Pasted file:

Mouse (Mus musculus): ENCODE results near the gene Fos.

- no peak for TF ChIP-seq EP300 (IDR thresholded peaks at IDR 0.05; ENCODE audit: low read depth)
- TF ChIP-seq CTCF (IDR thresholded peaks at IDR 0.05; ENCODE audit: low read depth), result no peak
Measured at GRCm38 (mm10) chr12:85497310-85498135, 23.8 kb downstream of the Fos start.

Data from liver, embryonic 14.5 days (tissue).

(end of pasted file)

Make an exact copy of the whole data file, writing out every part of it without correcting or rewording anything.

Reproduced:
Mouse (Mus musculus): ENCODE results near the gene Fos.

- no peak for TF ChIP-seq EP300 (IDR thresholded peaks at IDR 0.05; ENCODE audit: low read depth)
- TF ChIP-seq CTCF (IDR thresholded peaks at IDR 0.05; ENCODE audit: low read depth), result no peak
Measured at GRCm38 (mm10) chr12:85497310-85498135, 23.8 kb downstream of the Fos start.

Data from liver, embryonic 14.5 days (tissue).